Ok…so now we have a basic table with some explination about what each part of the syntax is doing.  Woo to the hoo…but Engine is causing us some trouble because it’s big.  Can’t be used in consideration for uniqueness…can’t be indexed.  That darn column is going to slow down our database!  We can’t have that…so this is something in my experience that pops a red flag.  Whenever you have a piece of data in a table that should be considered for uniqueness and should be indexed but can’t because it’s a huge NVARCHAR(MAX)…see if you can break that huge string into it’s own table.  In our case Engine can probably be broken down to “make”, “cylenders”, “displacement”, “horsepower”…I’m sure there’s probably more things to call out, but I’m just coming up with example material so I’m not going to fully flesh this out.  So here’s our second table…

CREATE TABLE [dbo].[Engine]
(
    [Id]            INT IDENTITY(1, 1) NOT NULL,
    [Make]          NVARCHAR(50) NOT NULL,
    [Cylenders]     INT NOT NULL,
    [Displacement]  NVARCHAR(20) NOT NULL,
    [Horsepower]    INT NOT NULL, 

    CONSTRAINT PK_Engine PRIMARY KEY CLUSTERED (Id ASC),
    CONSTRAINT UNIQUE_Engine unique (Make, Cylenders, Displacement)
)
GO

CREATE NONCLUSTERED INDEX NCI_Make
ON Engine(Make ASC)
GO

CREATE NONCLUSTERED INDEX NCI_Cylenders
ON Engine(Cylenders ASC)
GO

CREATE NONCLUSTERED INDEX NCI_Displacement
ON Engine(Displacement ASC)
GO

CREATE NONCLUSTERED INDEX NCI_Horsepower
ON Engine(Horsepower ASC)

Now we have 2 tables defined…but currently they really have nothing to do with one another.  Sure if you look at them…someone with a brain can start relating the data…but Sql is dumb and has no idea how they relate to one another so we have to be literal and tell it.  We do that by adding a foreign key relationship between the two.  To this we use a CONSTRAINT.  I’ll repost the code for the Vehicle table replacing the Engine column with a new EngineId column that points at the Engine table.

CREATE TABLE [dbo].[Vehicle]
(
    [Id]                    INT IDENTITY(1, 1) NOT NULL,
    [EngineId]              INT NOT NULL,
    [Make]                  NVARCHAR(50) NOT NULL,
    [Model]                 NVARCHAR(100) NOT NULL,
    [Year]                  INT NOT NULL,
    [WheelCount]            INT NOT NULL,
    [PassengerCapacity]     INT NOT NULL, 

    CONSTRAINT PK_Vehicle PRIMARY KEY CLUSTERED (Id ASC),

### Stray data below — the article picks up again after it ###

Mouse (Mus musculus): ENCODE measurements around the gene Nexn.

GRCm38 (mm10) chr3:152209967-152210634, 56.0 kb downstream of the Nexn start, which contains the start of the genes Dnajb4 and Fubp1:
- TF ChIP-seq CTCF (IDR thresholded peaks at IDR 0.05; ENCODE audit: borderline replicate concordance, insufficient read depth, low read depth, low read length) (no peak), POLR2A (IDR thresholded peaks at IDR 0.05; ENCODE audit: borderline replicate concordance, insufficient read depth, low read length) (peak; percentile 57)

CONSTRAINT UNIQUE_Vehicle UNIQUE ([EngineId], [Make], [Model], [Year]),
    CONSTRAINT FK_Vehicle_EngineId FOREIGN KEY (EngineId) REFERENCES Engine(Id)
)
GO

CREATE NONCLUSTERED INDEX NCI_EngineId
ON Vehicle([EngineId] ASC)
GO

CREATE NONCLUSTERED INDEX NCI_Make
ON Vehicle([Make] ASC)
GO

CREATE NONCLUSTERED INDEX NCI_Model
ON Vehicle([Model] ASC)
GO

CREATE NONCLUSTERED INDEX NCI_Year
ON Vehicle([Year] ASC)
GO

CREATE NONCLUSTERED INDEX NCI_WheelCount
ON Vehicle([WheelCount] ASC)
GO

CREATE NONCLUSTERED INDEX NCI_PassengerCapacity
ON Vehicle([PassengerCapacity] ASC)

Now you can see I’ve changed “Engine” to “EngineId”, changed the data type to an INT, modified the UNIQUE CONSTRAINT, added a new CONSTRAINT called FK_Vehicle_EngineId, and added an index for the EngineId column…that pretty much solves our problems but what does it really mean?  The only new thing you haven’t seen is the CONSTRAINT for the FOREIGN KEY.  So what this is saying is whenever something is being inserted into the Vehicle table…the Id being used in the EngineId column MUST exist in the Engine table before it can be inserted.  So if you had a 2 engines in the Engine table, Id’s 1 and 2…and then tried insert the value 3 into the Vehicle.EngineId column…you’d get an error telling you Id 3 doesn’t exist in the Engine table.

The whole process we just went through is called “normalizing”  Finding data that should be in it’s own table, creating a new table out of it, then setting up a foreign key relationship between the two.  There are dangers to watch out for though.  You should be aware on how this effects querying.

Before normalizing, this is pretty much what the query would look like…

SELECT [Make], [Model], [Year], [WheelCount], [Engine], [PassengerCapacity]
FROM Vehicle

and now after normalizing we’d have to do something like the following…

SELECT [v.Make], [v.Model], [v.Year], [v.WheelCount], [v.PassengerCapacity], [e.Make], [e.Cylenders], [e.Displacement], [e.Horsepower]
FROM Vehicle AS v
	JOIN Engine AS e ON v.EngineId = e.Id

See now how we had to add a JOIN to the statement in order to get to any of the Engine data…sure the data is a lot more defined and structured…however doing a join in a query is expensive in terms of perf.  The more you have, the slower your query will get.  Sometimes it’s an ok trade off…in this case, it was the right decision.  Notice how there’s a “Make” column in each table now…here’s something else that “could” be normalized, but I’m choosing not too…it’s a single string of data and it just adds too much overhead and complexity to the table design and the t-sql needed to query against it to bother for a small being of string data.

So that’s where I’ll leave off for now.  In my next post, I’ll show some Linq to Sql examples that really show the pitfalls of over-normalizing…but for now, hope this helps someone.  Enjoy!  🙂

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The exciting tale of designing Sql tables…